P(x,y,z) = x ˑ(y + z) + y’ˑz. We put the chips on to a breadboard which was connected to a C.A.D.E.T Testing system. (I just bought one for myself for some home practice, not sure how useful it will be but I want to make sure I have the resources I need to understand all of this stuff) But any way, I guess I should provide some background info on myself before I get into the problems I'm having. I am a freshman in college and this is my second week in the Electrical Engineering program at my school. I consider myself to be smart, but not crazy smart. The terminology I use is probably going to be off so I would love some feedback critiquing what I say. So far we have only covered the basics. Not, And, and Or Gates as well as corresponding truth tables and diagrams of Basic Boolean Algebraic equations. I get how to do all of this on paper but when it comes to implementing it on the breadboard, switches, and Led I'm a little bit lost. I was with a guy (my partner in lab) that had tons of experience wiring cars so he went through it without any issues however I didn't learn very much. I get how to connect the individual chips to power and ground but when implementing the equation onto the board I'm a little lost. I will be uploading pictures of the lab a little later if it would help you guys help me. Im not really sure how much information I should be telling you or if I'm missing something important. So anyway, all I'm asking is how to implement the variables (switches) to the three chips and how to carry out the equation between them to where the LED responds according to what the output of the equation should be. Thanks for your help and if you need any clarification on anything to help me out please ask and ill make sure to respond as fast as I can.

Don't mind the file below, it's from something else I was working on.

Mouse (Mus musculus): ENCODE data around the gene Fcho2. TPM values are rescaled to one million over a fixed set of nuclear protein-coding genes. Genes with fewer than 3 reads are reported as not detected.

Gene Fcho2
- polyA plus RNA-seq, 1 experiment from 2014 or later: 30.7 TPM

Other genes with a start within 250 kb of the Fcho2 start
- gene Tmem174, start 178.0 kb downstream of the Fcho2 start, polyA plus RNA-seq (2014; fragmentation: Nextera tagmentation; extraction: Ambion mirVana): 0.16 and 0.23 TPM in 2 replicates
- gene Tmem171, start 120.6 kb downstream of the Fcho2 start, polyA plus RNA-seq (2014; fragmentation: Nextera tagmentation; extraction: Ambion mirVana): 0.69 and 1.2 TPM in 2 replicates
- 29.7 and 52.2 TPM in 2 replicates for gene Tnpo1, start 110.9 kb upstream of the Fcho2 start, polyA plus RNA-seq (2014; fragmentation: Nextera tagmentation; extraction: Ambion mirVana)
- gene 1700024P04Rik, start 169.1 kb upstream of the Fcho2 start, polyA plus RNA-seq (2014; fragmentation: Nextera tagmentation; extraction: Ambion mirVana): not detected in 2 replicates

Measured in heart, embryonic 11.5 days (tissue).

Welcome, Hunter. You should ask the Moderator in duty to move your question to the Homework section. People there will guide you through - but you need to show some attempt to get thud solved (wrong or right, get started).

Thread Starter

#### Hunter Neumann

Joined Aug 24, 2015
53
Welcome, Hunter. You should ask the Moderator in duty to move your question to the Homework section. People there will guide you through - but you need to show some attempt to get thud solved (wrong or right, get started).

How do I do that? I have no problem with a moderator moving it, I thought this was the best spot for the question. As far as showing an attempt to solve the equation I will be uploading the truth tables and circuit diagram of the equation that I have completed later tonight or this weekend. I can easily do all of it on paper but I didn't get to learn much about the hands on stuff such as using the wires to connect from pin to pin and gate to gate to solve the equation. Thanks for the response

#### Papabravo

Joined Feb 24, 2006
16,182